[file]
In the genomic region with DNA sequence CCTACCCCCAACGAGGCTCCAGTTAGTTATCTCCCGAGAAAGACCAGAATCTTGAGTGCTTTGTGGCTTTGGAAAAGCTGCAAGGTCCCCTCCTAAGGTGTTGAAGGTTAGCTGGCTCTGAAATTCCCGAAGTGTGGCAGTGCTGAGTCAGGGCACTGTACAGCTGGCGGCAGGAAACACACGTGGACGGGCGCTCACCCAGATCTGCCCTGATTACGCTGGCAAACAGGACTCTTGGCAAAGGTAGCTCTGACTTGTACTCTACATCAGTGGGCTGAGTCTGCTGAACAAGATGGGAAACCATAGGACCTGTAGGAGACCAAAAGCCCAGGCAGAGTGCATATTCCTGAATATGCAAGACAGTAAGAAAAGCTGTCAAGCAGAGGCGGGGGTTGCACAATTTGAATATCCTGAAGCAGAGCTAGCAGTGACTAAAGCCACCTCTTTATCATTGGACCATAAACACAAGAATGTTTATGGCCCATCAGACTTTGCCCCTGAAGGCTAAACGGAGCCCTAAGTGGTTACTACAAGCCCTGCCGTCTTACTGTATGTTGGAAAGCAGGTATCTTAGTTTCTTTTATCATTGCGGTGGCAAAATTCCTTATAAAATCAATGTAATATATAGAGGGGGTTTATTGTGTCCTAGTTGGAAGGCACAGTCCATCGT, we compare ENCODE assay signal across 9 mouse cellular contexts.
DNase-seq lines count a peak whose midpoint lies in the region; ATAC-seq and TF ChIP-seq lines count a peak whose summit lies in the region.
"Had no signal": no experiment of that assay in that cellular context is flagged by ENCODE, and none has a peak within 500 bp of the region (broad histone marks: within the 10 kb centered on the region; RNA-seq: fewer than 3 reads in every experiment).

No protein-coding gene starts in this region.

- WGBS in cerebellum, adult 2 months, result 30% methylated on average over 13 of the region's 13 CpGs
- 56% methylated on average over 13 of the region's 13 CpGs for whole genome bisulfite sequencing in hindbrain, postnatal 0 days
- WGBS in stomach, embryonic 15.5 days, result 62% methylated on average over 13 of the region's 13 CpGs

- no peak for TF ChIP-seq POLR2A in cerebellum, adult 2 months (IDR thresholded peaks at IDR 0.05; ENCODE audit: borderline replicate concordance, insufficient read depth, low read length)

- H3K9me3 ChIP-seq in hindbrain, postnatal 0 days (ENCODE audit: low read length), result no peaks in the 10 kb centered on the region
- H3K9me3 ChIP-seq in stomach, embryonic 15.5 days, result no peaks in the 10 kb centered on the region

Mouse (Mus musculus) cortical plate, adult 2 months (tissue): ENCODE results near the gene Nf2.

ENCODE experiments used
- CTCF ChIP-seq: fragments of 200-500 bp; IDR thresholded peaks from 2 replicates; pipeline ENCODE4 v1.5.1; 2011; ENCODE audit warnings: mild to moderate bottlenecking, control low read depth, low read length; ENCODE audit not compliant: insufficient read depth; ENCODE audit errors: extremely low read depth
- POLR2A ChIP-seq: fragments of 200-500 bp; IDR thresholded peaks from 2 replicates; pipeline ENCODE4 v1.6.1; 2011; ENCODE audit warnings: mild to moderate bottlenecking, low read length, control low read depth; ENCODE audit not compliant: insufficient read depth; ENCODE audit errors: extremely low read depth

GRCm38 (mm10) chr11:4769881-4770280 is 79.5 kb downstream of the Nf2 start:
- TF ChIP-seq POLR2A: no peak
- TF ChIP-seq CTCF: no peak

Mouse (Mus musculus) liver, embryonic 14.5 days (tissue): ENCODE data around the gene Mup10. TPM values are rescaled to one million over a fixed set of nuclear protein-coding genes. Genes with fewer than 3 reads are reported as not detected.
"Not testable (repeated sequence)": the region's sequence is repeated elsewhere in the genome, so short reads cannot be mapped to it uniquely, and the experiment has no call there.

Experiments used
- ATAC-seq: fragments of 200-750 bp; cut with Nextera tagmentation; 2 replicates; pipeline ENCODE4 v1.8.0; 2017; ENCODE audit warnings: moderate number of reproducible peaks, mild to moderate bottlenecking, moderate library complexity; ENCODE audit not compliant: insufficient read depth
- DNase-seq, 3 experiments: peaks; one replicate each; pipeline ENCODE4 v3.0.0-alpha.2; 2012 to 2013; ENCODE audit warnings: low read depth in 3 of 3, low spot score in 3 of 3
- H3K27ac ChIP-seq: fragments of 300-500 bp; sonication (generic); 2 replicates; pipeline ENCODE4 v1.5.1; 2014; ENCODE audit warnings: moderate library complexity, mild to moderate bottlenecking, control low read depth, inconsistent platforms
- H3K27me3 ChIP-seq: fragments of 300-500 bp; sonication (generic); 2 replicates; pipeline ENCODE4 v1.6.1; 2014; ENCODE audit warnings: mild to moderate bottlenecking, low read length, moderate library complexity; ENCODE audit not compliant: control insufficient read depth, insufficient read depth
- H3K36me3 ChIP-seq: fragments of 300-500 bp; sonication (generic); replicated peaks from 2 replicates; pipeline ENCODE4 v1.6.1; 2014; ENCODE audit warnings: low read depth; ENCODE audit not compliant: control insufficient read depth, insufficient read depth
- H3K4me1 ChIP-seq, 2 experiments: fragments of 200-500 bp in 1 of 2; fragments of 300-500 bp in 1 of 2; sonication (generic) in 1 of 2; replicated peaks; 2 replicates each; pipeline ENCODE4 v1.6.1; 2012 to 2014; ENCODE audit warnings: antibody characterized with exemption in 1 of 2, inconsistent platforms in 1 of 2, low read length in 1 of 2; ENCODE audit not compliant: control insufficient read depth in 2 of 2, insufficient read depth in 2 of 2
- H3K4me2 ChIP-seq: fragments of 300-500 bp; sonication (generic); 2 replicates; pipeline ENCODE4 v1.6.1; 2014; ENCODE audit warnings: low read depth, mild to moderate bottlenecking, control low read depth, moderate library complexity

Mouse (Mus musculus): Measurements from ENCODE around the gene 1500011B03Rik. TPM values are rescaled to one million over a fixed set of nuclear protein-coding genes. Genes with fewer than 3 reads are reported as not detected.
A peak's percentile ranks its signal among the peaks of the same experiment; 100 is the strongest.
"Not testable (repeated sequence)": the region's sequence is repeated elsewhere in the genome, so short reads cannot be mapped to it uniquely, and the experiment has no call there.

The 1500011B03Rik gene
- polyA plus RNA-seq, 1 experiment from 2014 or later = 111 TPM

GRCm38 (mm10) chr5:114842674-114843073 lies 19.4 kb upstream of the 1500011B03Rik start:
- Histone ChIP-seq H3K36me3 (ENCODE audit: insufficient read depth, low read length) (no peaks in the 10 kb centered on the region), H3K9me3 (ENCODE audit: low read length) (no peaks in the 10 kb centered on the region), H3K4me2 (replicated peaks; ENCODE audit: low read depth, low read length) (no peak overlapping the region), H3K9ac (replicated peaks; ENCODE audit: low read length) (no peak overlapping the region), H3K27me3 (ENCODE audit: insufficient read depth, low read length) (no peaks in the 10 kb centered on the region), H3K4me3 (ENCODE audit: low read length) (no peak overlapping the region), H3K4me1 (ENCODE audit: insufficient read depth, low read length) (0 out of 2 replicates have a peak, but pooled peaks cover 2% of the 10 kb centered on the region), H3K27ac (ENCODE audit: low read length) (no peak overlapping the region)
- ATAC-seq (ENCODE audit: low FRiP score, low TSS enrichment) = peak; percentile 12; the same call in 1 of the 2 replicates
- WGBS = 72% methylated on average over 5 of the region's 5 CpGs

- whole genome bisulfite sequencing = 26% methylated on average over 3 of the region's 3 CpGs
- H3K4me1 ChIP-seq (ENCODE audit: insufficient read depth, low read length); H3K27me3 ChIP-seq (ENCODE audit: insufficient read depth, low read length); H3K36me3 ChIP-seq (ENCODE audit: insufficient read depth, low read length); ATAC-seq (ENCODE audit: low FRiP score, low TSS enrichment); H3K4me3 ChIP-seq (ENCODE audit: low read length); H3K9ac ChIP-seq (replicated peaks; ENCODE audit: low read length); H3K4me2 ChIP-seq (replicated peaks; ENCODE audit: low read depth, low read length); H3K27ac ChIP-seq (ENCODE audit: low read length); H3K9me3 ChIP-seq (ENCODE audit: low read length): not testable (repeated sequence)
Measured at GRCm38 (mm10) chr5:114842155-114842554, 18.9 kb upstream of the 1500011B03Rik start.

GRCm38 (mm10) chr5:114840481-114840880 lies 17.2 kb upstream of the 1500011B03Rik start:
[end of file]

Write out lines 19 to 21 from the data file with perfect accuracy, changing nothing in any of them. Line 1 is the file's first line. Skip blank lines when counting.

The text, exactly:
"Not testable (repeated sequence)": the region's sequence is repeated elsewhere in the genome, so short reads cannot be mapped to it uniquely, and the experiment has no call there.

Experiments used
- ATAC-seq: fragments of 200-750 bp; cut with Nextera tagmentation; 2 replicates; pipeline ENCODE4 v1.8.0; 2017; ENCODE audit warnings: moderate number of reproducible peaks, mild to moderate bottlenecking, moderate library complexity; ENCODE audit not compliant: insufficient read depth